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Climate Colab

Aug 13, 2014
03:19

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Thank you for submitting a proposal to the Climate CoLab. This is a thorough and well-presented proposal, which presents an approach to grease in waste water that could effectively impact the reduction of GHG emissions. For your revisions, we would like to see more information that addresses the workability of the project; specifically, it will make for a much more impactful proposal if you could be very detailed about where you intend to pilot and what kind of by-in you have from community partners (i.e. a local waste treatment company and/or the municipal government). Thus far the only thing mentioned is that it will be piloted in the US. Additionally, we think it would be interesting to imagine how you might adapt and apply this technology to low-income countries.

Qingshi Tu

Aug 19, 2014
10:30

Impact Assessment Fellow


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Dear Judge, Thank you for your time to review our proposal and we sincerely appreciate your comments. We've updated our proposal with a much more detailed plan for the implementation of the first pilot system. The implementation plan can be found in the section "Where will these actions be taken?" Regards

Climate Colab

Sep 12, 2014
12:02

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This is a very interesting, imaginative and potentially impactful idea. The one concern is, what you're proposing is very difficult; can you really pull it off? The fact that you already have a partnership with the City and some funding is very promising -- it's critical (and reassuring to me) that you have secure partnerships. After the pilot in Cincinnati, I'd like to see this project in a major city of a middle income country -- Mexico City perhaps, or Bombay. Many low income countries have such little infrastructure that this would be very hard to pull off. Good luck during the voting period!

Qingshi Tu

Sep 14, 2014
05:40

Impact Assessment Fellow


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Dear Judge, Thank you very much for your comments. Similar concerns about the feasibility of the proposal were raised by judges when the team was involved in other competitions. We understand that the implementation may be a challenge to the places where little infrastructure exists. Our solution is to address the challenge from both planning and financial perspectives. The concept of integrated bioenergy generation will be included in the planning of the new infrastructure and the existing successful implementation cases (e.g. the project in Cincinnati) will be used as the reference. In addition to governmental loans and private investments, the project may also benefit from a variety forms of fund raising, including: bonds, community-based investment, environmental liability cost of the investment, etc. For example, the residents of a community may form a board of trustee to invest their money in part of the project. In return, the residents can have reduced service fees for (or even free) the municipal services (e.g. trash collection). Dependent on the negotiation, the residents may also receive dividend from the profit of the project. The fund for the project may also come from charging mandatory environmental liability cost for the investors who will build facilities that will generate significant amount of wastewater and/or other emissions. The cost can be a one-time fee based on the scale of the investment and/or a re-occurring fee based on the operation (or other factors, such as sales) of the business. The cost can also be in a form of loans that will be paid back to the investors after a certain period of time. Depending on the legislation of the country, one or more of these fund raising approaches may be taken to cover the initial investment.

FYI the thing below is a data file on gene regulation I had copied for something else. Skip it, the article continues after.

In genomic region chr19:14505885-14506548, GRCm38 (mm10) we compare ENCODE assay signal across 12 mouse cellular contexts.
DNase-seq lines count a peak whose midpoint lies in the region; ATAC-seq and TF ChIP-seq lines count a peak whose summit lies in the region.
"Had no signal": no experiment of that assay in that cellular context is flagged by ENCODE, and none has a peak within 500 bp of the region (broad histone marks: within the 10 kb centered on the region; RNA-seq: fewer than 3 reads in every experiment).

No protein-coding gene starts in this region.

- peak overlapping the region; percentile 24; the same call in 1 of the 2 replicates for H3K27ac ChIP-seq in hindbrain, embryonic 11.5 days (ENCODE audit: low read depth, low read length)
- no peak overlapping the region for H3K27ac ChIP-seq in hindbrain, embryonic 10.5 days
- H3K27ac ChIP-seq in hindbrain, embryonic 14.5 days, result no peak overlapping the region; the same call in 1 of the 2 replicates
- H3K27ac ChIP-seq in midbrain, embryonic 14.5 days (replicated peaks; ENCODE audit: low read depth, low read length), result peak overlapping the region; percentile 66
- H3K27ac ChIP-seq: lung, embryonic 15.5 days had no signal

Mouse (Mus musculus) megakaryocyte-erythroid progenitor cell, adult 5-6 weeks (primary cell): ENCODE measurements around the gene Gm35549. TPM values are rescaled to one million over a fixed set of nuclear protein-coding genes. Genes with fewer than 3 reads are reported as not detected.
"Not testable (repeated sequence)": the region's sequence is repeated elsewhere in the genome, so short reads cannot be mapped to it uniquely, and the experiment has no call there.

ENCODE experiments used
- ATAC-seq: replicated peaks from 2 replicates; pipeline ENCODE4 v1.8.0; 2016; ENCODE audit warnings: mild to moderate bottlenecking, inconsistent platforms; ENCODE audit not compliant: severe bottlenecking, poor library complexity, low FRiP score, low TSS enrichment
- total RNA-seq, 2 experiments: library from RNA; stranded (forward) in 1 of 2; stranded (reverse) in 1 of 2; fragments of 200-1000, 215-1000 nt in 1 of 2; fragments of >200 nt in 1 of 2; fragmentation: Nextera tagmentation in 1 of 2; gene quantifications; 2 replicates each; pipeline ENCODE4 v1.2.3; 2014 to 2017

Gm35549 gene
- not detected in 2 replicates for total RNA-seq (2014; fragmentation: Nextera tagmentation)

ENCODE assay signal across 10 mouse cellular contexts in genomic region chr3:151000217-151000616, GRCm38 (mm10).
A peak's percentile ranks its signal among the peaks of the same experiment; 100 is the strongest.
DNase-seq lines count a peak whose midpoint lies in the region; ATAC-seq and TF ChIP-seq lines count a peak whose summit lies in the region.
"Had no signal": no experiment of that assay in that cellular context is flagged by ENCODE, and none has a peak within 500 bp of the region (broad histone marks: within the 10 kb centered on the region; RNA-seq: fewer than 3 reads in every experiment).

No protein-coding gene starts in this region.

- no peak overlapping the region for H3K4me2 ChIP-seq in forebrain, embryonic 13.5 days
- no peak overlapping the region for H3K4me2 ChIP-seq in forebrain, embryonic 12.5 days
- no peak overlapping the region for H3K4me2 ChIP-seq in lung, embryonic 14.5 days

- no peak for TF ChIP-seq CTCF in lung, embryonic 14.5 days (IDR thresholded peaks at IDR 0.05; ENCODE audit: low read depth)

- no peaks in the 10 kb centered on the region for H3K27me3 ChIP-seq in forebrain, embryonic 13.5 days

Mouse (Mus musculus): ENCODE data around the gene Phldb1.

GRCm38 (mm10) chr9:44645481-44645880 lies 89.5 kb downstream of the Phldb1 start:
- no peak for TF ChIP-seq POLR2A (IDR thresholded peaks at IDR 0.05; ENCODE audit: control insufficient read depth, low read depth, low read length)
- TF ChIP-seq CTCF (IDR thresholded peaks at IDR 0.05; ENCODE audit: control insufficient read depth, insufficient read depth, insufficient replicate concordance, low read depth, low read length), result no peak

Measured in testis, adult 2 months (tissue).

Jan Kunnas

Sep 15, 2014
12:15

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Hi, interesting proposal. Could you please, explain the benefit of collecting just the grease, instead of for example just make bio gas out of all organic waste? Or am I misunderstanding your proposal?

Qingshi Tu

Sep 15, 2014
01:51

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Hi Jan-k, Thank you for your question. There are several advantages of separating FOG over sending all organic waste to an AD: 1) diversified end product profile. Biodiesel is a renewable fuel that has a large market and mature application. Many car manufacturers support the use of biodiesel blend (with petrochemical diesel) up to 20% by volume. 2) there will be potentially an inhibitive effect on methane generation when the amount of FOG in the organic waste goes beyond a certain level. So separating FOG helps to avoid this potential risk. 3) better energy utilization. The efficiency of converting the energy embedded in FOG is reported to be higher for biodiesel than for biogas. Hope this answers your question :)